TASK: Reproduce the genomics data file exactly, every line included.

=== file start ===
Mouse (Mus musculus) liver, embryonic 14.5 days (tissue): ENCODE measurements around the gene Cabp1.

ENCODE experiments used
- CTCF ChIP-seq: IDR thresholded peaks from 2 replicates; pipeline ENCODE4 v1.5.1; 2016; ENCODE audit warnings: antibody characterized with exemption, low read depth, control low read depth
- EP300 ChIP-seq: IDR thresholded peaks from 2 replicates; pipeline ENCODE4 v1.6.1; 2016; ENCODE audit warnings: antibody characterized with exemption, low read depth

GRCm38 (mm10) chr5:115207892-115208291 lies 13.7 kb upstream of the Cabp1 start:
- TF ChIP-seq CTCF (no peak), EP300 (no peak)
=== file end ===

Mouse (Mus musculus) liver, embryonic 14.5 days (tissue): ENCODE measurements around the gene Cabp1.

ENCODE experiments used
- CTCF ChIP-seq: IDR thresholded peaks from 2 replicates; pipeline ENCODE4 v1.5.1; 2016; ENCODE audit warnings: antibody characterized with exemption, low read depth, control low read depth
- EP300 ChIP-seq: IDR thresholded peaks from 2 replicates; pipeline ENCODE4 v1.6.1; 2016; ENCODE audit warnings: antibody characterized with exemption, low read depth

GRCm38 (mm10) chr5:115207892-115208291 lies 13.7 kb upstream of the Cabp1 start:
- TF ChIP-seq CTCF (no peak), EP300 (no peak)